• What’s an editorial calendar? The editorial calendar comes from the world of magazine publishing. Magazines generally have their editorial content — articles, photos, and the like — for the year planned out at the beginning of the year. Issues have themes, and those themes have article ideas that the editors have either assigned to writers or which writers have pitched to the editors. Not all of the content may be in the hands of the editors, but it’s scheduled and it has a deadline. And that’s what really matters. When it comes to blogging and editorial calendars, it’s not just about pencilling in what to write and when to publish it. It also involves blocking out time to write those posts. I’ll be discussing this process in a moment. How can an editorial calendar help you? One of the many (ill-fitting) hats I wear is technology coach. When I advise my clients on how to organize their digital lives or get them to use new tools, I stress that they need to build a habit. And that’s what an editorial calendar can help you do. It can help you build the discipline to sit down in front of the keyboard. It can help you build the habit of writing. To be successful at blogging, or any kind of writing, you need to do it every day. With an editorial calendar, as I said earlier, you block out time to write. That’s the start of building that discipline and that habit. Once you do that, writing your posts will not only become a regular occurrence, it will become easier. Creating the calendar I’ll be talking about the tools for creating and maintaining a calendar in a few moments. talk about tools in a moment. Right now, I want to focus on the framework of an editorial calendar rather than on specific tools. You can apply this framework to any tool. To start off, think about how often you want to post to your blog. It might be once or twice a week. It might be three times a week. It might even be daily. If you don’t have a publishing schedule, no matter how loose, for your blog it might be time to create one. Consider not only how often you want to post, but the days on which you want to publish © 2014 Scott Nesbitt Creating an Editorial Calendar for Your Blog - 2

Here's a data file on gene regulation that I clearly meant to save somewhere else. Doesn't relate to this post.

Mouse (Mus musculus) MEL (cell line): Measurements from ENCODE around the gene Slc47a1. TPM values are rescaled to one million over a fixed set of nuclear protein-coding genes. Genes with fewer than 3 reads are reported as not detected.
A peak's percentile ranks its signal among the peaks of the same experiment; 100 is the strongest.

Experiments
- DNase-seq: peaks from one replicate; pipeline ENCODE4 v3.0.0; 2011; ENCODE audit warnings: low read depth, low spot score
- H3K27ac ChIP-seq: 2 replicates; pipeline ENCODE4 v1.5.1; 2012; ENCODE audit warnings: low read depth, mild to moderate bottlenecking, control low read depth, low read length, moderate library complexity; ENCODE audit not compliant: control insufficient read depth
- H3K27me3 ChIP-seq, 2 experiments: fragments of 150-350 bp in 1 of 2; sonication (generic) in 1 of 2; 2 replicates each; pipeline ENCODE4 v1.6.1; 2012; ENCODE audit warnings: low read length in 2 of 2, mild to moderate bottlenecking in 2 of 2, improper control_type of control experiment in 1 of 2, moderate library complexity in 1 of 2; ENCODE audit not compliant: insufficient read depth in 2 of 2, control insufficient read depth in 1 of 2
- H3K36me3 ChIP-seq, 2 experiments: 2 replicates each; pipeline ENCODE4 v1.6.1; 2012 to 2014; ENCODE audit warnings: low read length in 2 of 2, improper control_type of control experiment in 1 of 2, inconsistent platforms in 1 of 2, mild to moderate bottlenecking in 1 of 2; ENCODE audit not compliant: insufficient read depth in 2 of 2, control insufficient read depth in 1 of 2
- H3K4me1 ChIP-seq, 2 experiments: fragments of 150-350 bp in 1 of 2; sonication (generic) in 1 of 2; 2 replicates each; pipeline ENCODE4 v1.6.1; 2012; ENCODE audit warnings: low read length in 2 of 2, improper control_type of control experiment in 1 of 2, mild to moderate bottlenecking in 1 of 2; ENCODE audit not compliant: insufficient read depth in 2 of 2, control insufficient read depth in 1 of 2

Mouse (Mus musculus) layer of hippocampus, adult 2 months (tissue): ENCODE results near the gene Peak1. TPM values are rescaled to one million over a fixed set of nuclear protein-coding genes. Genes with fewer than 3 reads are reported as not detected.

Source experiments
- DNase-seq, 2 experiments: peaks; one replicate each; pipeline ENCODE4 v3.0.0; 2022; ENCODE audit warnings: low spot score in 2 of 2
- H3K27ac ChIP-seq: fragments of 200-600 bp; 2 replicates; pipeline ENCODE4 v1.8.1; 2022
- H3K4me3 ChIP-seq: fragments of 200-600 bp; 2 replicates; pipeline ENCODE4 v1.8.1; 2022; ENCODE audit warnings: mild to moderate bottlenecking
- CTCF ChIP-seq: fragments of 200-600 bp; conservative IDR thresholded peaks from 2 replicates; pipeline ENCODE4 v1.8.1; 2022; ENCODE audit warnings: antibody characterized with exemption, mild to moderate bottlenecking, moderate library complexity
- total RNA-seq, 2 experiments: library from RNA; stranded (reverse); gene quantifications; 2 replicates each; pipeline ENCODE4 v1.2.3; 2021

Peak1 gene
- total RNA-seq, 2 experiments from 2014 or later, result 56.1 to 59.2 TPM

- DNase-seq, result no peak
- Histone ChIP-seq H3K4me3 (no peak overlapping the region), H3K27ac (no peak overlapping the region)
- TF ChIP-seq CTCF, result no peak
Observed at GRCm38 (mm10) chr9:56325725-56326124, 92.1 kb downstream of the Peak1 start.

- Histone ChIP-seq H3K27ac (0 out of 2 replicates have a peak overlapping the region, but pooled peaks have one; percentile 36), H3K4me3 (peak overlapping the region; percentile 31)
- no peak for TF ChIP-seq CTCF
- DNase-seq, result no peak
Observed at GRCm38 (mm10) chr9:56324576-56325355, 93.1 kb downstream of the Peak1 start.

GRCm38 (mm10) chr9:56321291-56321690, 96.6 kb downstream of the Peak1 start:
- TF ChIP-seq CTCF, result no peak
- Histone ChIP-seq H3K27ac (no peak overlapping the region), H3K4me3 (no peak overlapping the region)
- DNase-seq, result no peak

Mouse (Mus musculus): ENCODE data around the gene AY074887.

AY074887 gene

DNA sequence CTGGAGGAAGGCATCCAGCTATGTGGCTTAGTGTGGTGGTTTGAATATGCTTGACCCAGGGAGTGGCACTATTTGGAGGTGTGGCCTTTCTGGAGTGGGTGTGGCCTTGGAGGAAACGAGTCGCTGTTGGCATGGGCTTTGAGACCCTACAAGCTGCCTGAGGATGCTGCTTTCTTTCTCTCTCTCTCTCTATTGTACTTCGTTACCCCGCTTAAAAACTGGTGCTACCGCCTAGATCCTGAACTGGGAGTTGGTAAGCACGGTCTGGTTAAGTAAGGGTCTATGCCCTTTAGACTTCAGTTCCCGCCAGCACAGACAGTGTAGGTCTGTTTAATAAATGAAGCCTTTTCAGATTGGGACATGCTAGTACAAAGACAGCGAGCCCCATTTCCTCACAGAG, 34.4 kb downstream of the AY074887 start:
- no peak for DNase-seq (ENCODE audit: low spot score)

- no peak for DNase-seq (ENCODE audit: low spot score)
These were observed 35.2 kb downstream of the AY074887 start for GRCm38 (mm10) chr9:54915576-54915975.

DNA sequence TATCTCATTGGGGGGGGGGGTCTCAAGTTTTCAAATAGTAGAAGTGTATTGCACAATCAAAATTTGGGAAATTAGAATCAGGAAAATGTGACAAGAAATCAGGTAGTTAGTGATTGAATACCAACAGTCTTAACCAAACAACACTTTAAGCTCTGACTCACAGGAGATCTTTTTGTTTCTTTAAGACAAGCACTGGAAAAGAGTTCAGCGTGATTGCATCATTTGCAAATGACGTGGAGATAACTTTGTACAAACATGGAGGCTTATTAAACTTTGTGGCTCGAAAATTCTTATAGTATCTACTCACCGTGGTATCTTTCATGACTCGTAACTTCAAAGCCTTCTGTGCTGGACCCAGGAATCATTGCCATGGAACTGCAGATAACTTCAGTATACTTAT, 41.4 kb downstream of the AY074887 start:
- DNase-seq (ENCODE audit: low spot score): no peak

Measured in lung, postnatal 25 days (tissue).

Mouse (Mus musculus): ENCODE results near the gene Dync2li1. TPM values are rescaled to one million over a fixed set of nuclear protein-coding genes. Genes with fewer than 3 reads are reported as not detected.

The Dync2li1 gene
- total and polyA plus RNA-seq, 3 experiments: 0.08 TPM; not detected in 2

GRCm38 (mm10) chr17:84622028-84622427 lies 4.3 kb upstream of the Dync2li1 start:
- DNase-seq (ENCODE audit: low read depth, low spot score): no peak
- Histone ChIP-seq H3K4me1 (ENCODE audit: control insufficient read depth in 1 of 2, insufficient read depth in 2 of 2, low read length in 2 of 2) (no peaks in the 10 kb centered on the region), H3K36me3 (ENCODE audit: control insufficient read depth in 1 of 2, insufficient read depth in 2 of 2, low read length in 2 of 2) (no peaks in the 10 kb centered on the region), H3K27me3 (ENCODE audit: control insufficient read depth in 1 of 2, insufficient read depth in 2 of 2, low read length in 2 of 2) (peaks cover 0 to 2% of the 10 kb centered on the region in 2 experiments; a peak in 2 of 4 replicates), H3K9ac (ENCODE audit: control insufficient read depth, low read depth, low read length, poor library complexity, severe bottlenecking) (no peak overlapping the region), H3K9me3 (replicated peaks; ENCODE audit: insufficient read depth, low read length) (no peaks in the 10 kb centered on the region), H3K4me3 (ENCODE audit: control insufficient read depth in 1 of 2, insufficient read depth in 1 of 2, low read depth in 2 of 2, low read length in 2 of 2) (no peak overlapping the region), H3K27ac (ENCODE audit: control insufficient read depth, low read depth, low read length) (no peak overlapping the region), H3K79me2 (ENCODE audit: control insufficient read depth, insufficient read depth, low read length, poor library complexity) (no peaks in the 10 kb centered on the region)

• those posts. That schedule will help you focus your calendar. Next, try to think at least a month ahead if you can. You don’t need to think a month ahead. You can think a week or two ahead instead. No matter how far ahead you are thinking, try to come up with topics and, if you want, one or more themes for the month. If you decide to use themes, group your topics around those themes. Slot your posts into your calendar, based on their publication dates. For example, let’s say you publish posts three times a week: on Monday, Wednesday, and Friday. On those days, enter something like Publish xyz post in your calendar. While you’ll probably be setting your posts to publish automatically on those days, having those slots in your calendar is a good reminder. Let’s say it’s August and you’ve scheduled your topics for September. It’s time to start writing your posts. To do that, block out days in August to do your writing. Depending on what calendar tool you’re using, you can also block out specific times on those days to write. By blocking out those dates and times, you’re committing to writing. That’s the first, and most difficult, part of building the habit and discipline of writing regularly. Don’t feel obliged to write a post a day. If you expect a post to be long or just require more thought, then spread writing it over two days. In my calendar, for example, I often enter Start writing xyz post in one slot and Finish writing xyz post in the slot for the next day. If you publish several times a week, think about leaving holes in your calendar. Why? Something might come up. You might go to an event and want to write a report about it. Someone might offer to write a guest post for your blog. Any number of things can happen. Leaving that hole in your calendar gives you the freedom to slot those posts in without making it seem like you’re cramming content into your blog. Looking at Calendars It doesn’t matter which calendar you use. The calendar you use doesn’t even need to be digital — it can be a wall calendar. But if you do decide to go digital, there are a lot of good choices available. Here are a few: ● Google Calendar ● Apple iCal ● Outlook Calendar ● Zoho Calendar © 2014 Scott Nesbitt Creating an Editorial Calendar for Your Blog - 3